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March 5, 2004

For child of deaf, a career sign

From: New York Daily News - New York,NY,USA - Mar 5, 2004

The Pendleton kids called it the "flipper."

As hearing children growing up with two deaf parents, there was no one around to tell them what other folks called the thing their mother used to turn pancakes over.

So the spatula was the flipper - named not for form, but for its function.

Celeste Owens-Samuels grins when she tells that story, which tells a lot about her life, and life's work.

Born in Harlem and raised in Bedford-Styvesant, Owens-Samuel, 51, went on to found several groups for the deaf, including the Stuyvesant Association for the Deaf, the New York City Deaf and Hard of Hearing Parents Association, and the New York City National Alliance of Black Interpreters.

She also is a former national vice president of Black Deaf Advocates, a 20-year-old group that addresses issues of African-American deaf people and families with deaf members.

Now working as a sign language interpreter for colleges, governmental and social service agencies around the city, Owens-Samuels is quite comfortable in a career that found her, rather than the other way around.

She says that even though her parents, James and Rosalind Pendleton, are deaf, when she was growing up she never knew there was such a community of people out there.

But when she discovered that there was, Owens-Samuels found that most of the issues deaf people were dealing with directly affected her life.

Like the flipper.

It's logical that hearing children of deaf parents would have less verbal stimulation while growing up and would therefore develop language skills more slowly than children with hearing parents.

Owens-Samuel said a neighbor noticed that was the case with her, her sister and four brothers. So her parents placed each of them in day care and preschools as soon as possible.

Still, as in most such households, the Pendletons developed a sort of "household" sign language, gestures which meant the same thing to everyone in the house.

"You develop your own language," she said. "Everyone in our house knew what the flipper was."

She had to unlearn much of those when she started learning the standardized sign language she now uses everyday.

Though she often acted as interpreter for her parents as they conducted household business, it was Owens-Samuels' mother who got her involved in the hearing-impaired world when she persuaded her daughter to come to an informal club of deaf people they formed in their Bedford-Stuyvesant neighborhood.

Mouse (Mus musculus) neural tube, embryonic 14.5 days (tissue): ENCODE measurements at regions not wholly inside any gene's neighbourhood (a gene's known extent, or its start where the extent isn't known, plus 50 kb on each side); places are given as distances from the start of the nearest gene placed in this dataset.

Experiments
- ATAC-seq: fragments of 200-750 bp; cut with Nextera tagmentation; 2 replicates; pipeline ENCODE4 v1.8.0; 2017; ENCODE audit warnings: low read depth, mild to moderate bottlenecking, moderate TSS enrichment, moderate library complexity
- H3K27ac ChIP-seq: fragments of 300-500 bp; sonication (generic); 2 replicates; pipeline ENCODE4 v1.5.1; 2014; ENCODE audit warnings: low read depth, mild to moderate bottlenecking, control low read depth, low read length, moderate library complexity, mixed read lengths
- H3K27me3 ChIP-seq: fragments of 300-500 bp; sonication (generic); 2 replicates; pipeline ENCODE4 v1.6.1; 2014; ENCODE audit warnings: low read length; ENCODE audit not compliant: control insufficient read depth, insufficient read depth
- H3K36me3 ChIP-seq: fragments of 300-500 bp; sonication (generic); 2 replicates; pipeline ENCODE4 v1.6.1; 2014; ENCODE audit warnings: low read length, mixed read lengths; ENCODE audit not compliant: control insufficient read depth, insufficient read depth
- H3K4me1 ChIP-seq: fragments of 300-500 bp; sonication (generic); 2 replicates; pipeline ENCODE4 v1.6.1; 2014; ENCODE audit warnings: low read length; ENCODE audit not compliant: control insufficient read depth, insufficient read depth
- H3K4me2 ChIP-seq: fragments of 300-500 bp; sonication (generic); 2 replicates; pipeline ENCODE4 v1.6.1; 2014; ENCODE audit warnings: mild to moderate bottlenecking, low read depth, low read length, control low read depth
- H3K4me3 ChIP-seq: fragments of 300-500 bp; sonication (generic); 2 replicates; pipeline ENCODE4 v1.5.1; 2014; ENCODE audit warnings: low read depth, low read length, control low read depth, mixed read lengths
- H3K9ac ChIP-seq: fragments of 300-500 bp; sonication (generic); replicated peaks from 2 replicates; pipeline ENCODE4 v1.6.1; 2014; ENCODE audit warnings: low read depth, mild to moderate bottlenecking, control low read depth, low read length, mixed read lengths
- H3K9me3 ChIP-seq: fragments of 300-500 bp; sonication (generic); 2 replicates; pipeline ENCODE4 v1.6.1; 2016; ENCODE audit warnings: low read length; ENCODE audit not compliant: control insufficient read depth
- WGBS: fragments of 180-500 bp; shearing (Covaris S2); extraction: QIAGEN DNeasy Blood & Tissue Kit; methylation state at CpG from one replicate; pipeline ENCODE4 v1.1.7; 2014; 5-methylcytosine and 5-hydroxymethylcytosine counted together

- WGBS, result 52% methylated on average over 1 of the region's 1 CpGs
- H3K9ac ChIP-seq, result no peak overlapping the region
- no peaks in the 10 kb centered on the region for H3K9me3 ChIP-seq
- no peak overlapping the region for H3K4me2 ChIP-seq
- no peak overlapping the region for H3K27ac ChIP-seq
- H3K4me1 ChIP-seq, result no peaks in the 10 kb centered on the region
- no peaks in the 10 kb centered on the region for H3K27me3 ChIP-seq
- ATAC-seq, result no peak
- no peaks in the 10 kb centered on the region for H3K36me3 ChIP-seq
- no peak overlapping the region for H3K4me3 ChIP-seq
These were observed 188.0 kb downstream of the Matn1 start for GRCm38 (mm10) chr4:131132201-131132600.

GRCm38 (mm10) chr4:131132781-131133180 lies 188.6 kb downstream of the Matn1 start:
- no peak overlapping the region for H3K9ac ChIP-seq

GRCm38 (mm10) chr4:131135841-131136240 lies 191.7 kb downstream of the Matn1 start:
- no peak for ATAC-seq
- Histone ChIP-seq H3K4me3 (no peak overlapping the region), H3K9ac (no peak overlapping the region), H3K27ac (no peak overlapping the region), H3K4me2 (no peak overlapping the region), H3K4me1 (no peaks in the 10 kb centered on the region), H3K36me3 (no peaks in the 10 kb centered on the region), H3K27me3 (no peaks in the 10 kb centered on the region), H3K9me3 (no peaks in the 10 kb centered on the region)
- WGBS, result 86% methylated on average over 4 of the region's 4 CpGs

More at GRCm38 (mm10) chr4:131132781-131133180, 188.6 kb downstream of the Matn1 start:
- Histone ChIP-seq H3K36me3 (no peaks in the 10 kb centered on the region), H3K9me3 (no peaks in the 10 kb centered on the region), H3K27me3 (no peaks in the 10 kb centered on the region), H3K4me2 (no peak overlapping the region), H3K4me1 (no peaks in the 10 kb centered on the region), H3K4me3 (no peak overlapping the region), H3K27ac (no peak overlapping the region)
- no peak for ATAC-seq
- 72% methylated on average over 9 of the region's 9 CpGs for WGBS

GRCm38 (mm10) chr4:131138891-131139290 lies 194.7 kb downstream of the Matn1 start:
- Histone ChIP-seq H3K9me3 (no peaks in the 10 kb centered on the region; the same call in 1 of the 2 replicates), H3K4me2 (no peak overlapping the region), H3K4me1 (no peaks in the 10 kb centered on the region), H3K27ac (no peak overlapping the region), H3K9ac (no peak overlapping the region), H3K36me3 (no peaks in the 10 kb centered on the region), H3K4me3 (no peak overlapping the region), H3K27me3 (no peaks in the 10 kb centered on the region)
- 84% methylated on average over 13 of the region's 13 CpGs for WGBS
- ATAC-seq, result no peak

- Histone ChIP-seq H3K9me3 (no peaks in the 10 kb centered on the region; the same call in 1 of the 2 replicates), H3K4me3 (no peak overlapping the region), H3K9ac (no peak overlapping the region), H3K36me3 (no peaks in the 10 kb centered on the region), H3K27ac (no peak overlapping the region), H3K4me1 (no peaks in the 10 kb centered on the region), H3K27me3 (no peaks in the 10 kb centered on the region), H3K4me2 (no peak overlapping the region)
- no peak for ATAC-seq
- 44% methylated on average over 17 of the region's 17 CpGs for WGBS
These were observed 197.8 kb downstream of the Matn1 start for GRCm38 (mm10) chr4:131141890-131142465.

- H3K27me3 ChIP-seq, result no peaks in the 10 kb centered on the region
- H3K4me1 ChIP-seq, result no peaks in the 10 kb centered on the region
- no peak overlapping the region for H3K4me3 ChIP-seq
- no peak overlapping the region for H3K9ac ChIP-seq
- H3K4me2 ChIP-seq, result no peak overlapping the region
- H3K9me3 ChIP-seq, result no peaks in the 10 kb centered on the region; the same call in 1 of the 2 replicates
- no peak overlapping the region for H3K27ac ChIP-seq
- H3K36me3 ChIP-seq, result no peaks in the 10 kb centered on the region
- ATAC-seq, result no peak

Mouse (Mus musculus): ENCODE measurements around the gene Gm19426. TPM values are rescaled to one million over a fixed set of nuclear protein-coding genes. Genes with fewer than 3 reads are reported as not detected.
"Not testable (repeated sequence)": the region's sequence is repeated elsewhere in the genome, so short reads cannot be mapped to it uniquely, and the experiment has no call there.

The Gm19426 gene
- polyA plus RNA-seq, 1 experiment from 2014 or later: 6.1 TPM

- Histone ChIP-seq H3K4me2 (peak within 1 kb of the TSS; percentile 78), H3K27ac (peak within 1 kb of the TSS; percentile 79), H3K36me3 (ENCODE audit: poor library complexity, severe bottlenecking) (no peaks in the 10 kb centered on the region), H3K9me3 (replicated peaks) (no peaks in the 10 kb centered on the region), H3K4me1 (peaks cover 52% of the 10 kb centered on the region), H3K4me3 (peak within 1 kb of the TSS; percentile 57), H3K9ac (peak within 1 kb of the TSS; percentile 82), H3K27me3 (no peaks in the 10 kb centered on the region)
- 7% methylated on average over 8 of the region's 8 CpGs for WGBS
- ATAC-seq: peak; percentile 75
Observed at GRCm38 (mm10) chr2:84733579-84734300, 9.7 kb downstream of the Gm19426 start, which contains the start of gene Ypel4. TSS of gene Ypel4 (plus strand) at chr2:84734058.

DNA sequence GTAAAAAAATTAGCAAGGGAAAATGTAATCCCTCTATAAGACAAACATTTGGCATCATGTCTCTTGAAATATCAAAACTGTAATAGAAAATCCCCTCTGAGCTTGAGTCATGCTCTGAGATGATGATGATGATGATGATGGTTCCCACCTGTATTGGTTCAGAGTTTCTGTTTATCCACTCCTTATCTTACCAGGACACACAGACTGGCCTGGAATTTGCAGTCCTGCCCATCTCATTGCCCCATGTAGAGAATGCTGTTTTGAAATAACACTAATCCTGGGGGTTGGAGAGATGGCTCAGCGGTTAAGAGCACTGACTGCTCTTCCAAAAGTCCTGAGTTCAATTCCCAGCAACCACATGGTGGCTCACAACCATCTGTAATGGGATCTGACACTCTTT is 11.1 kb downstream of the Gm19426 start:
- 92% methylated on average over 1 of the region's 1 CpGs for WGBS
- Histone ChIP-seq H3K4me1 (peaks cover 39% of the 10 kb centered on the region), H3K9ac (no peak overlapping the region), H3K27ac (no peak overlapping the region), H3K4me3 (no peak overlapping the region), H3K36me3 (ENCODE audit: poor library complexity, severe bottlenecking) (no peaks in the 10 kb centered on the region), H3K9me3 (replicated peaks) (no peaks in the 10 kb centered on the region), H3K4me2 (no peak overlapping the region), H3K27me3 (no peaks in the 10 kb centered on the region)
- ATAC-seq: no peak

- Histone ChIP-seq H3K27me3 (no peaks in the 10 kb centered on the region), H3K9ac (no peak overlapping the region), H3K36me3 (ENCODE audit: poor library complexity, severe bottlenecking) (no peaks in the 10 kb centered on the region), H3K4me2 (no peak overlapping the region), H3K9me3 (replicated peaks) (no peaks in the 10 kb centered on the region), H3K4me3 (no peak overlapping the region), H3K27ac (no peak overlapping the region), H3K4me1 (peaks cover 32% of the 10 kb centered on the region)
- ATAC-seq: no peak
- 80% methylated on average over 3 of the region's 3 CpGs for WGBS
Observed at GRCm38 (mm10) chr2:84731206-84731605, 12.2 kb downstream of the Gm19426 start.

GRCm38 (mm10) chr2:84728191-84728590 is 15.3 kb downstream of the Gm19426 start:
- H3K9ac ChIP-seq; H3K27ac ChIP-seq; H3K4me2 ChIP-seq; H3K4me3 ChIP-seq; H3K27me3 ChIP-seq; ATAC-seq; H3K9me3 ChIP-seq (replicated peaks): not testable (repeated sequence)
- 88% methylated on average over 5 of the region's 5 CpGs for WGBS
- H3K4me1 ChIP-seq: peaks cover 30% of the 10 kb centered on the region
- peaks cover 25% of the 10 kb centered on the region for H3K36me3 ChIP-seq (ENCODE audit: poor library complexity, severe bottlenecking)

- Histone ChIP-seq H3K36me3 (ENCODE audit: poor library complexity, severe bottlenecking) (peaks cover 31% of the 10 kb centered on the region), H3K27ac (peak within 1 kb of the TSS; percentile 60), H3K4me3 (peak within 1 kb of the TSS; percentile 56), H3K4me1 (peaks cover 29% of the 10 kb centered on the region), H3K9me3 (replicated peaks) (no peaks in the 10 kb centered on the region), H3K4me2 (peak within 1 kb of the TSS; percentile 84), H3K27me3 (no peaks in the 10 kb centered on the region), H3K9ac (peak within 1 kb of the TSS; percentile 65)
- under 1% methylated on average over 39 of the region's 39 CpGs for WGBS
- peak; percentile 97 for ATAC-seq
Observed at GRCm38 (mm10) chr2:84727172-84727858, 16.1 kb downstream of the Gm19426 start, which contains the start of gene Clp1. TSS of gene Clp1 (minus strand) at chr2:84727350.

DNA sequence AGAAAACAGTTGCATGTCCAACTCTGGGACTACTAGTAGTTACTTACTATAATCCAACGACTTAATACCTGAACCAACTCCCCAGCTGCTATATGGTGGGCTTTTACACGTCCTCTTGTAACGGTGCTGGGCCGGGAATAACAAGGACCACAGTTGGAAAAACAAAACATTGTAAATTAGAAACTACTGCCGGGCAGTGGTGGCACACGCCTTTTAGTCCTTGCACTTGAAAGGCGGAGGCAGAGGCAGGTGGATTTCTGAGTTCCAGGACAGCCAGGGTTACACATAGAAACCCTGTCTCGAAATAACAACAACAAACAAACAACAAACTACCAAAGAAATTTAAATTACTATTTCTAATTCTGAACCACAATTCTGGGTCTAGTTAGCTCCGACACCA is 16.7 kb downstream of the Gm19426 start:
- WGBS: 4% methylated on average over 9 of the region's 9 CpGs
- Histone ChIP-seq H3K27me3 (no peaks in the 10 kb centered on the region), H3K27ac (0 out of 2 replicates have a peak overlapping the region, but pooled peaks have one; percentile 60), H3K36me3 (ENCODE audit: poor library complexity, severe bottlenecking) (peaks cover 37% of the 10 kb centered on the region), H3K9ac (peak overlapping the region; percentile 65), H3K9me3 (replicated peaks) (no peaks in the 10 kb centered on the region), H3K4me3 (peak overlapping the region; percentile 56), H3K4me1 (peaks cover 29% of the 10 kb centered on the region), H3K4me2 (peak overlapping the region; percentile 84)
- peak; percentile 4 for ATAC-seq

Then in her 30s, Owens-Samuels said a deaf man in his early 20s ("That was new to me too. I thought all deaf people were old, like my parents," she said) saw her signing and speaking, and asked if she could come with him to his job and help him resolve a problem he was having with a supervisor.

"No one signed in his house," Owens-Samuels said. "Studies have found that if the parents are deaf the children learn to sign, but if the children are deaf, the parents seldom learn to sign."

She wasn't able to help him.

"I wasn't an interpreter then," she said. "I could sign and communicate, but I could not interpret. I knew many personal signs, but I did not know all of the professional signs."

But she kept going back to her mother's club, eventually forming the Stuyvesant group, which was named for the street where her parents still live.

Owens-Samuels became involved with Black Deaf Advocates after she told her mother she had met an African-American teacher who was deaf.

"My mother said she had wanted to be a teacher as well, but when she was in school, the leading university in this country for the deaf did not accept black people.

"It was hard for me to believe because my parents always had deaf friends of every race, but society at large was not like that," Owens-Samuels said.

At a friend's urging, Owens-Samuels took sign classes with Alan Champion at LaGuardia Community College.

A mother of one now living in Brooklyn Heights, Owens-Samuels counts students at the Fashion Institute of Technology, Borough of Manhattan Community College and Hunter College among her many clients.

She also remains active in deaf advocacy circles.

"Deaf people can do anything you can do, they just can't hear," she said.

The New York City Deaf and Hard of Hearing Parents Association will hold a fashion show and fund-raiser May 8 from 6 p.m. to 8 p.m. at the St. Phillips Center. The center is in the Citicorp building, at 53rd St. and Lexington Ave. Call (718) 390-6642 for information.

© 2004 Daily News, L.P.